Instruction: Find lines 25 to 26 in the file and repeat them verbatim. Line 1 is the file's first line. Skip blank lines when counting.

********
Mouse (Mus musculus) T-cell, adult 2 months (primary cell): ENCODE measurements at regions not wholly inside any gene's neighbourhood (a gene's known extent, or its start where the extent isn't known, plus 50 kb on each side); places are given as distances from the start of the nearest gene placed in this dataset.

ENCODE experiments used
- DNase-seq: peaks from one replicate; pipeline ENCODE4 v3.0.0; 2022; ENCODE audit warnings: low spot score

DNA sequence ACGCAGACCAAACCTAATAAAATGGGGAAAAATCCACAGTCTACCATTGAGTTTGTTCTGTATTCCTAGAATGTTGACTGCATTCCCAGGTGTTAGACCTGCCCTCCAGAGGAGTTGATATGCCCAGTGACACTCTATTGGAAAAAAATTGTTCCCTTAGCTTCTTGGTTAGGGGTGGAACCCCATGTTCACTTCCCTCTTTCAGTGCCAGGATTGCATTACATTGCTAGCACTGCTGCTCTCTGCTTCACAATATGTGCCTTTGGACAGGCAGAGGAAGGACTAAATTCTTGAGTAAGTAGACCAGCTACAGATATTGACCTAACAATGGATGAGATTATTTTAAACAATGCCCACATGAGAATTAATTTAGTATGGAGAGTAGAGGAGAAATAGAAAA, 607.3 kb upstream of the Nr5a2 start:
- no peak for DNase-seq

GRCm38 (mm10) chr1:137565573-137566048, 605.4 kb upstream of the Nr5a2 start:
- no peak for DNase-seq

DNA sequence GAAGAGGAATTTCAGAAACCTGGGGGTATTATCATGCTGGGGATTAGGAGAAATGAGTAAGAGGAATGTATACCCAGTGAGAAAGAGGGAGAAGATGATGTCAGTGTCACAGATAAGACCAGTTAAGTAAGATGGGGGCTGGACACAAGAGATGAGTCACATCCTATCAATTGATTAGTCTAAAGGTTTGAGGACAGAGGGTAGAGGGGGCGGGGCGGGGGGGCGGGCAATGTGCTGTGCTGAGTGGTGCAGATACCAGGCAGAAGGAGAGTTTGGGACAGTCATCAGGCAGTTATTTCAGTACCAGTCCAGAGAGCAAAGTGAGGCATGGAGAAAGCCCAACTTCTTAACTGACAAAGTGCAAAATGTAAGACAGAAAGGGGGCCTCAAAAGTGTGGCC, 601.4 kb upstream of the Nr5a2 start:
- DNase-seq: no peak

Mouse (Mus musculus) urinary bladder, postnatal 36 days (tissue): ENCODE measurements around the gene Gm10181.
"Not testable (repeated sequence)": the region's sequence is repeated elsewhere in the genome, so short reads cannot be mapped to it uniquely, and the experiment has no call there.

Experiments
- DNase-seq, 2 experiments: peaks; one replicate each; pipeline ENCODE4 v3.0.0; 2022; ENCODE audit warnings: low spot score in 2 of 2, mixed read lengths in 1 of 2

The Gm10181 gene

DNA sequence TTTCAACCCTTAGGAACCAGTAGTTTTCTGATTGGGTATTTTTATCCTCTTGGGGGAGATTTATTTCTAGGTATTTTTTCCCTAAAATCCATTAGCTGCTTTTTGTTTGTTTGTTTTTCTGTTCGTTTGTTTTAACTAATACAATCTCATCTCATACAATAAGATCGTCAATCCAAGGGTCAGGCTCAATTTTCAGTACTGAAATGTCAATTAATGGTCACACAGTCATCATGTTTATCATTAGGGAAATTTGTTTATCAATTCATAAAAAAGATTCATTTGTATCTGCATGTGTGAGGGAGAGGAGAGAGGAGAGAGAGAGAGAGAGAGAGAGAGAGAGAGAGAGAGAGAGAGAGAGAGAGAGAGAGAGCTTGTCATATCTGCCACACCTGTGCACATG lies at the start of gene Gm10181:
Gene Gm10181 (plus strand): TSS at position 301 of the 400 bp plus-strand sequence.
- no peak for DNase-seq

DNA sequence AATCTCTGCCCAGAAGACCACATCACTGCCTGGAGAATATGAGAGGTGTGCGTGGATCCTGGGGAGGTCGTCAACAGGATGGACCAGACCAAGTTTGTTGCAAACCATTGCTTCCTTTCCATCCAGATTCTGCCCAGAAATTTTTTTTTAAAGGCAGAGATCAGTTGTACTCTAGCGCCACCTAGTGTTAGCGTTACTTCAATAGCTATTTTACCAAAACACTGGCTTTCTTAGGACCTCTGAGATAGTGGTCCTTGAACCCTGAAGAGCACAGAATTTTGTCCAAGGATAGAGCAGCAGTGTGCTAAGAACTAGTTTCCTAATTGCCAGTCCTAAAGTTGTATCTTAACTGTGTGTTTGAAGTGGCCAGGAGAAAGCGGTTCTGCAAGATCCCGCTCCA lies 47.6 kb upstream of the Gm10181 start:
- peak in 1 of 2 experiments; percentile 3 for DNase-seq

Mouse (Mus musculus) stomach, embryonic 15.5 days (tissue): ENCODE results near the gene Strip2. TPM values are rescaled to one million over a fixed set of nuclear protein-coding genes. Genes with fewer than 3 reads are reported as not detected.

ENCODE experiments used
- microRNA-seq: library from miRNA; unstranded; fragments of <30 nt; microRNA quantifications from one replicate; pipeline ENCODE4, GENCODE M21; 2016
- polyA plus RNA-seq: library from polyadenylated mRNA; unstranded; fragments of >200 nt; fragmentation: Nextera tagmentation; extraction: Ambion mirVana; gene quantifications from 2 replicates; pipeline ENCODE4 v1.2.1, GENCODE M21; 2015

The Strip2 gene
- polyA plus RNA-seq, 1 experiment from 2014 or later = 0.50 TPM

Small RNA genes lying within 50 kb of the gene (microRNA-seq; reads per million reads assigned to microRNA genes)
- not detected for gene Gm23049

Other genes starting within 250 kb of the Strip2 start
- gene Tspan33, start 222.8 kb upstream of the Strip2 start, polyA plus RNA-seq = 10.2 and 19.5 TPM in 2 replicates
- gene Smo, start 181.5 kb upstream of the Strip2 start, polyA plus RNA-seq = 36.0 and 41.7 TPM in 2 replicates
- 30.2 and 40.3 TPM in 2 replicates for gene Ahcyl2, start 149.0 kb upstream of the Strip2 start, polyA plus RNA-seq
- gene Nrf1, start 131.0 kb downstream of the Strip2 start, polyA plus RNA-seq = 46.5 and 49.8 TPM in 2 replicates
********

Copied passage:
- polyA plus RNA-seq, 1 experiment from 2014 or later = 0.50 TPM

Small RNA genes lying within 50 kb of the gene (microRNA-seq; reads per million reads assigned to microRNA genes)